This Christmas I vowed not to buy a pile of cheap toys for my kids, partly out of recession-inspired frugality, mostly out of toy fatigue. I have grown weary of buying poorly made plastic contraptions that make up in volume what they lack in substance and which are typically broken within 8.7 minutes of their unwrapping. We are frequently reminded that one of the great benefits of late capitalism and global free markets is the rapid reduction in retail price tags that can result. And it's true that at the Wal-Marts and Targets of the world, toys are indeed less costly. It's been my experience, however, that these less expensive products are indeed cheap; poorly made, easily trashed and frequently used once, twice or at most a handful of times before they end up in the forgotten toy bin, a short step away from that great toybox in the sky.
Now I have another reason to look askance at cheap toy gifts for children. Most of these goods are made in China these days, even toys from once dependable U.S. brands are for the most part manufactured far across the Pacific. A joint study by Greenpeace and IPEN (The International POPs–persistent organic pollutants–Elimination Network) finds that one in three toys sold on the Chinese market contains heavy metals, and one in 10 excessive levels of lead.
These include dolls, balls, pencil boxes, toy cars and backpacks, among many other toys. Apparenly five toxic heavy metals were identified in addition to lead. According to the U.S. Center for Disease Control and Prevention there is no safe threshold for lead exposure, and children should have no exposure to the substance.
The Greenpeace-IPEN study measured toxic metals in 500 children's products purchased in five Chinese cities: Beijing, Guangzhou, Hong Kong, Shanghai, and Wuhan. According to Greenpeace, the products came from shopping trips to more than 40 retailers including shopping malls, street markets, and chain stores. Researchers purchased a wide variety of products, ranging from school supplies to clothing to popular products for young children. Greenpeace reports: "Some were plastic, some were made of wood, and others included metal parts and jewelry. As far as we know this was the first publically available large-scale investigation of toxic metals in children's products in China."
To measure the metals, investigators used a portable X-ray fluorescence analyzer (XRF), testing for six toxic metals: antimony, arsenic, cadmium, chromium, lead, and mercury. All six metals are well-known to cause serious harms to human health, especially in children.
"The results showed that one-third of tested products contained at least one toxic metal at levels of concern. Forty-eight samples (9.6 percent of the products) contained more than one toxic metal, increasing the possibility of harm. None of the tainted products contained warning labels to inform consumers about their toxic ingredients. The toys that tested positive for heavy metals, including lead, were found in every category of product, no matter whether it was branded or non-branded, cheap or expensive. In short, no matter who or where you buy your toy from in China, there is a possibility that a toxic metal is present."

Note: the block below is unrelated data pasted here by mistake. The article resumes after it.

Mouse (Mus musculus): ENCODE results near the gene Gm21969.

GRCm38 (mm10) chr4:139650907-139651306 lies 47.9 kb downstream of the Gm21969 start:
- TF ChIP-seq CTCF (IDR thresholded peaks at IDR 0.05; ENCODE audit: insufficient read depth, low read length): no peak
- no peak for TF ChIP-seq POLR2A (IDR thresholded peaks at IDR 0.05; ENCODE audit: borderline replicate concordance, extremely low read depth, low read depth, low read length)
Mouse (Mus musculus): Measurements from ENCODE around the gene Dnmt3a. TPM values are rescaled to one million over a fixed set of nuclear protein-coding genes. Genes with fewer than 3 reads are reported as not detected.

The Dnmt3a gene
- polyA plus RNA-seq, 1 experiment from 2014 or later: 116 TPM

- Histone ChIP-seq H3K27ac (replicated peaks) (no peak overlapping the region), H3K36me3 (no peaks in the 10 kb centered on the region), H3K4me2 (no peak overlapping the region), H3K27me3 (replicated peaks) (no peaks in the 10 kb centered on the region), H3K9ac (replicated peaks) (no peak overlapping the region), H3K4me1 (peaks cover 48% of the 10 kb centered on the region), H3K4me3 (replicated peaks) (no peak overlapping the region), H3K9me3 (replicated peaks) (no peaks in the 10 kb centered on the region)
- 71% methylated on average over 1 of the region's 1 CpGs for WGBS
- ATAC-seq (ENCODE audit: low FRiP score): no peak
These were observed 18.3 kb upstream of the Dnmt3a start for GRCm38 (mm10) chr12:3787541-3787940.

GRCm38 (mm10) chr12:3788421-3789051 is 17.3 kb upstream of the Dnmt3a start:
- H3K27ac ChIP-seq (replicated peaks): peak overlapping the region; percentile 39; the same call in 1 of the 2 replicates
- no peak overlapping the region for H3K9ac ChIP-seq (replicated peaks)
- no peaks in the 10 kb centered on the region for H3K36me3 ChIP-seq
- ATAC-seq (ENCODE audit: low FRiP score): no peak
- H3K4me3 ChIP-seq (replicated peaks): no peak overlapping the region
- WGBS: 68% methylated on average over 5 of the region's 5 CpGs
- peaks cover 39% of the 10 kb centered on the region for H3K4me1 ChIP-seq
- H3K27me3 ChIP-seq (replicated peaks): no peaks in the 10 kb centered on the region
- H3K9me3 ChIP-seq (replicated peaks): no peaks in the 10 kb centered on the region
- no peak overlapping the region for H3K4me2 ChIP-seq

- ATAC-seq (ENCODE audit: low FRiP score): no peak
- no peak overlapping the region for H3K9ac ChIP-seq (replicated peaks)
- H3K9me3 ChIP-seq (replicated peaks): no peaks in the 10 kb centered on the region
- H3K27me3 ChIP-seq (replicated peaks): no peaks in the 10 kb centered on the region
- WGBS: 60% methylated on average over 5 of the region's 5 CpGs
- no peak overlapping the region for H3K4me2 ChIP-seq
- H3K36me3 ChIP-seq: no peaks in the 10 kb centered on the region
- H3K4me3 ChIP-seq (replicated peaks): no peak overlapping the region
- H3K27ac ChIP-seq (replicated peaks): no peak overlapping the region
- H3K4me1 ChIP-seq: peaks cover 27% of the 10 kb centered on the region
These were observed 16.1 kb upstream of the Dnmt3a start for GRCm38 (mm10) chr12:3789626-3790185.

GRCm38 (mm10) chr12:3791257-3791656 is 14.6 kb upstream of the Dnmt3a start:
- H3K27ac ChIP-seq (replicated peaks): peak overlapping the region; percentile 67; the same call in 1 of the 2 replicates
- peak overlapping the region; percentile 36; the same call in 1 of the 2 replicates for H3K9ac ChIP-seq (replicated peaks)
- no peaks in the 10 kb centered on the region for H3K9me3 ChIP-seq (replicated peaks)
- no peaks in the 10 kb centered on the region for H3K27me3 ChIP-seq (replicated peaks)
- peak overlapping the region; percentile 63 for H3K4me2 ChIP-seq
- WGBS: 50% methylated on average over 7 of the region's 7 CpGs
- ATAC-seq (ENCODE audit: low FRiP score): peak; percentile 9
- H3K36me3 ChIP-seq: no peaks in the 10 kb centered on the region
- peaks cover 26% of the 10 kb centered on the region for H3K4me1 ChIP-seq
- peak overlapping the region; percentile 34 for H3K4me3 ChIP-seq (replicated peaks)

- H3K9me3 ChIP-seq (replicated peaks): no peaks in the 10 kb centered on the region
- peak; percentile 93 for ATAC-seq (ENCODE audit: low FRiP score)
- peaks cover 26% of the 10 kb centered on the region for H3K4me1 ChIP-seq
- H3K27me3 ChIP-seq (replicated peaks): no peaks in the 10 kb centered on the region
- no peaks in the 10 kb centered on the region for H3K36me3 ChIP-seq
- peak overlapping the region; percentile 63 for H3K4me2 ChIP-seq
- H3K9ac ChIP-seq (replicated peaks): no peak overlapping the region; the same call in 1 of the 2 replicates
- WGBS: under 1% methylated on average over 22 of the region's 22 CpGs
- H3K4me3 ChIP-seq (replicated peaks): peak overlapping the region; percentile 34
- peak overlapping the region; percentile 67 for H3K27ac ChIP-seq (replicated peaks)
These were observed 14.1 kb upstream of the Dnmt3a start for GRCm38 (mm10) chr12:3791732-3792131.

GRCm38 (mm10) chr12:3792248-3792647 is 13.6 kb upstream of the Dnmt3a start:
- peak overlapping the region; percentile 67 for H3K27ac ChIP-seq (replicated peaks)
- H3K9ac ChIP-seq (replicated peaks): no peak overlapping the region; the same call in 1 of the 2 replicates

Britain's Daily Telegraph reports that most of the toys tested are available only in China, "but some belong to brands that are sold overseas. Two toy cars made by Mattel, under its Speed Machines and Hot Wheels brands, were found to contain arsenic, although it was not clear if they were made by the same factories that produce toys for Western markets. Mattel did not comment."
Now should you be worried about toys produced in China but sold in the China market? Depends on whether or not you believe Chinese manufacturers first maintain higher standards for toys sold to U.S. and European markets and second are scrupulous about separating those products from the manufacturing stream. Apparently only Santa can say for sure.
You may not want to take the risk. Perhaps reducing your Christmas tree booty to just a few quality gifts (that have been thoroughly vetted!) this year could be accompanied by encouraging your kids to select a charity themselves to benefit from a small diversion from their toy budget. That may prevent your kids' toybox from mutating into a mirco superfund site and create an opportuntiy to talk about some of the spiritual, economic and environmentlal benefits of a less is more lifestyle. Myself, I'll just be happy to have a few less doo-dads and -hickeys to trip over this Christmas.
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